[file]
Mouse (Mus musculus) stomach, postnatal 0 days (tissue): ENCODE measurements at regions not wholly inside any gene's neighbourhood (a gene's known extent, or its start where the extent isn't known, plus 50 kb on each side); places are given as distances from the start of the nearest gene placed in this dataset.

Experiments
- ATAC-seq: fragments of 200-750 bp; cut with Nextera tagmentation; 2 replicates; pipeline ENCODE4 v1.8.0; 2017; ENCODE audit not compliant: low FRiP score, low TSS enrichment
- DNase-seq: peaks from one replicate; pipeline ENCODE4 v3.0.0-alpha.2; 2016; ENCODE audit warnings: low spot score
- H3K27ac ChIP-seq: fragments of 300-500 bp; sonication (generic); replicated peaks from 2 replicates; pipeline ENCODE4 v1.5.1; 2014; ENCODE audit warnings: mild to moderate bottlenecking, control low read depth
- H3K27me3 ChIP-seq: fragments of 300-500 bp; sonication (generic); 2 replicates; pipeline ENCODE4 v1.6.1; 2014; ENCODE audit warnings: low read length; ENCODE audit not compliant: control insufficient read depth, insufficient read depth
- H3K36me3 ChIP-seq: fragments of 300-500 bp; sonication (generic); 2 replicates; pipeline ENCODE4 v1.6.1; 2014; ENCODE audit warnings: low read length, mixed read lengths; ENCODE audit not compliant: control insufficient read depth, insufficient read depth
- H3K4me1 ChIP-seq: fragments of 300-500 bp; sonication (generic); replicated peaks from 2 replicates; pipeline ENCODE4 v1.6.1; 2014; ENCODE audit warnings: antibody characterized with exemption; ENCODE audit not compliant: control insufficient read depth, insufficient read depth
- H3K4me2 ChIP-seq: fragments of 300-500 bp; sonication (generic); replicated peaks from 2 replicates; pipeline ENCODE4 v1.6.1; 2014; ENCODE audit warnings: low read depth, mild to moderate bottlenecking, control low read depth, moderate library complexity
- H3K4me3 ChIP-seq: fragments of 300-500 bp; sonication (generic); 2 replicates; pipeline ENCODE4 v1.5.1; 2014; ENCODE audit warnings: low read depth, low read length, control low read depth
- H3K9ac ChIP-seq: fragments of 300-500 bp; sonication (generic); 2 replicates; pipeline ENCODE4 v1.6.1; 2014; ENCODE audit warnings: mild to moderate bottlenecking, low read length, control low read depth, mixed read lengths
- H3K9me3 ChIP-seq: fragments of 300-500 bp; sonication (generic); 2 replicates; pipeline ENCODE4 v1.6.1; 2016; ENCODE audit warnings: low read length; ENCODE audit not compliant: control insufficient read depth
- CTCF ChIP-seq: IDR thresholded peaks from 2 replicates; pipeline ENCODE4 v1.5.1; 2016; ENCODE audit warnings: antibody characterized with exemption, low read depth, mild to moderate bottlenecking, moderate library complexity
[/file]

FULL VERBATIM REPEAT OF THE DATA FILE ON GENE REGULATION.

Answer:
Mouse (Mus musculus) stomach, postnatal 0 days (tissue): ENCODE measurements at regions not wholly inside any gene's neighbourhood (a gene's known extent, or its start where the extent isn't known, plus 50 kb on each side); places are given as distances from the start of the nearest gene placed in this dataset.

Experiments
- ATAC-seq: fragments of 200-750 bp; cut with Nextera tagmentation; 2 replicates; pipeline ENCODE4 v1.8.0; 2017; ENCODE audit not compliant: low FRiP score, low TSS enrichment
- DNase-seq: peaks from one replicate; pipeline ENCODE4 v3.0.0-alpha.2; 2016; ENCODE audit warnings: low spot score
- H3K27ac ChIP-seq: fragments of 300-500 bp; sonication (generic); replicated peaks from 2 replicates; pipeline ENCODE4 v1.5.1; 2014; ENCODE audit warnings: mild to moderate bottlenecking, control low read depth
- H3K27me3 ChIP-seq: fragments of 300-500 bp; sonication (generic); 2 replicates; pipeline ENCODE4 v1.6.1; 2014; ENCODE audit warnings: low read length; ENCODE audit not compliant: control insufficient read depth, insufficient read depth
- H3K36me3 ChIP-seq: fragments of 300-500 bp; sonication (generic); 2 replicates; pipeline ENCODE4 v1.6.1; 2014; ENCODE audit warnings: low read length, mixed read lengths; ENCODE audit not compliant: control insufficient read depth, insufficient read depth
- H3K4me1 ChIP-seq: fragments of 300-500 bp; sonication (generic); replicated peaks from 2 replicates; pipeline ENCODE4 v1.6.1; 2014; ENCODE audit warnings: antibody characterized with exemption; ENCODE audit not compliant: control insufficient read depth, insufficient read depth
- H3K4me2 ChIP-seq: fragments of 300-500 bp; sonication (generic); replicated peaks from 2 replicates; pipeline ENCODE4 v1.6.1; 2014; ENCODE audit warnings: low read depth, mild to moderate bottlenecking, control low read depth, moderate library complexity
- H3K4me3 ChIP-seq: fragments of 300-500 bp; sonication (generic); 2 replicates; pipeline ENCODE4 v1.5.1; 2014; ENCODE audit warnings: low read depth, low read length, control low read depth
- H3K9ac ChIP-seq: fragments of 300-500 bp; sonication (generic); 2 replicates; pipeline ENCODE4 v1.6.1; 2014; ENCODE audit warnings: mild to moderate bottlenecking, low read length, control low read depth, mixed read lengths
- H3K9me3 ChIP-seq: fragments of 300-500 bp; sonication (generic); 2 replicates; pipeline ENCODE4 v1.6.1; 2016; ENCODE audit warnings: low read length; ENCODE audit not compliant: control insufficient read depth
- CTCF ChIP-seq: IDR thresholded peaks from 2 replicates; pipeline ENCODE4 v1.5.1; 2016; ENCODE audit warnings: antibody characterized with exemption, low read depth, mild to moderate bottlenecking, moderate library complexity